Let’s dig a little deeper into those Chinese names who have had initial success in the Chinese EV marketplace, and some of the larger auto makers who are yet to show up in the EV rankings. We should note, however, that at this early stage of the S curve, rankings are very fluid and names can suddenly appear at the top of the sales charts from out of nowhere, or, for that matter, drop off.
In the US, most observers would nominate Elon Musk of Tesla, Jeff Bezos of Amazon, Mark Zuckerberg of Facebook and Larry Page and Sergey Brin of Google as visionary leaders. Jack Ma of Alibaba has also made it into the Western consciousness but not so Li Shufu of Geely. A hybrid oligarch entrepreneur, Li has personally bought a 9% stake in Daimler and a 6% stake in Volvo Trucks. That comes after Geely (Li is chairman) bought Volvo cars outright in 2010. More recently, Geely took a controlling stake in supercar maker Lotus in January 2018.
With the announcement that Volvo will only sell EVs or hybrids from 2019, Geely has a dedicated EV brand at the top of the market and also one at the bottom of the market with Zhi Dou. It is also rapidly electrifying its mid-market offerings that it sells in its own name, with a major announcement of a new plug-in version of its flagship Bao Rui Sedan at the Beijing Motor Show in April 2018. The company’s intention is clear: it wants to extend the Volvo EV commitment across all its offerings at breakneck speed as spelled out by its CEO and President An Conghui:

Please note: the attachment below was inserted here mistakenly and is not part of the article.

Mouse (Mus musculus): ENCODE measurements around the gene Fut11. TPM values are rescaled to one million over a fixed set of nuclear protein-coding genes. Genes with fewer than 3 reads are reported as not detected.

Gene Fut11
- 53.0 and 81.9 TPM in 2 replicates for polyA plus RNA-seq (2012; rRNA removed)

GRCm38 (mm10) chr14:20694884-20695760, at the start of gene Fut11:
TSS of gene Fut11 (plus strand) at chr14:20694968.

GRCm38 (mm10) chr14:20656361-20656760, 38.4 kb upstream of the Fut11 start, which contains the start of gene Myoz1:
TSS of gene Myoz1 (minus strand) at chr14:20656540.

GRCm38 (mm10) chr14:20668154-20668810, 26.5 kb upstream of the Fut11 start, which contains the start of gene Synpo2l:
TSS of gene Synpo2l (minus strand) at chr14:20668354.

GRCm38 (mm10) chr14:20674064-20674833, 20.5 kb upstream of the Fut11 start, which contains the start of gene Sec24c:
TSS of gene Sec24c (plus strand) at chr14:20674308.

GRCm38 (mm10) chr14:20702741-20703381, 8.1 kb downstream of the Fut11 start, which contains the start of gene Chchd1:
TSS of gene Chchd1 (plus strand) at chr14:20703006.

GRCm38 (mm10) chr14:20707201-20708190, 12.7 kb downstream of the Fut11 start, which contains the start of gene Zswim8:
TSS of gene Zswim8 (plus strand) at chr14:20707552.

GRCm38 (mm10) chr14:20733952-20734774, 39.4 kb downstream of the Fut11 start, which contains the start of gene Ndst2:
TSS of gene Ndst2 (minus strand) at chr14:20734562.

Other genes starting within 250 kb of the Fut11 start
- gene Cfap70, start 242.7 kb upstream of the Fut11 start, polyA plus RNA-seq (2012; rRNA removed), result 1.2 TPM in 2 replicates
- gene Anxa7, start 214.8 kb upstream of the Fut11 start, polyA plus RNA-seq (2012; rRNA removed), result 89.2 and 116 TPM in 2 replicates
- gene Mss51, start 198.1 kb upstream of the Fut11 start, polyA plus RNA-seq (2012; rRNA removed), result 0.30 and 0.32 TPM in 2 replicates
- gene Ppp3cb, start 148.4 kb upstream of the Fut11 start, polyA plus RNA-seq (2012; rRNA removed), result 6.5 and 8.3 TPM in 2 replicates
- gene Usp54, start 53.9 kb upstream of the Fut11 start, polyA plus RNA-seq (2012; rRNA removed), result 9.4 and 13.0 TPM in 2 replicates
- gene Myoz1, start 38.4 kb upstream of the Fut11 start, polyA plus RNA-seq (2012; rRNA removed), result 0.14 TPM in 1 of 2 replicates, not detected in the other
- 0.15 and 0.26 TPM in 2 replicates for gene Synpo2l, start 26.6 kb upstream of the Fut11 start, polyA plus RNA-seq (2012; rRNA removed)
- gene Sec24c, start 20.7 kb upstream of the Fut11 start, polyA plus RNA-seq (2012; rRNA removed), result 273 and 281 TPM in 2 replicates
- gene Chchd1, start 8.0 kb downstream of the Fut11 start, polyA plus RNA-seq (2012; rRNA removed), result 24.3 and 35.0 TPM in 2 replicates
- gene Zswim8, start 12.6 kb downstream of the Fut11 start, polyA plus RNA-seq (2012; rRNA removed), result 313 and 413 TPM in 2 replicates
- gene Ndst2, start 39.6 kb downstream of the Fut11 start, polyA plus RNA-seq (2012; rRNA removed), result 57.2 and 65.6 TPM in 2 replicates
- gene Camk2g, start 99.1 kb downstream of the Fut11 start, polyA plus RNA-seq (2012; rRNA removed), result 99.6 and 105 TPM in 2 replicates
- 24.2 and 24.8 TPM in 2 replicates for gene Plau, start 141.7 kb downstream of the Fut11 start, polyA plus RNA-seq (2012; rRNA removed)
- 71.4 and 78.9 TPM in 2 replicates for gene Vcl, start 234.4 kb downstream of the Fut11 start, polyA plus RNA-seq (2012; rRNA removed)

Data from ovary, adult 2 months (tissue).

“China will ultimately become the global centre of a new energy revolution that will reinvent the car as we know it, hence making its automotive industry stronger and more resilient. As a leading Chinese automotive brand, we’ve realised that competition in this new era will come in the form of a technology war and that we must lead through technological innovation to become the vanguard of this new age.”
While none of Changan Motors models are present in the top 25 table above, the company already is marketing a range of EVs in the SUV, mid-market sedan and compact car segments of the market.
The company also launched its “Shangri-La Plan” in September 2017, which includes a $15 billion investment in EVs, and 33 EV models to be added to its existing line-up of 4 EV models,by 2025; at that time, all its models will be offered as EVs. An interesting part of the plan was the announcement of strategic partnerships with the German parts maker Bosch, the dominant Chinese search engine Baidu, the ride-hailing company Didi Chuxing and the lithium-ion battery producer CALT (the largest lithium-ion battery maker in the world).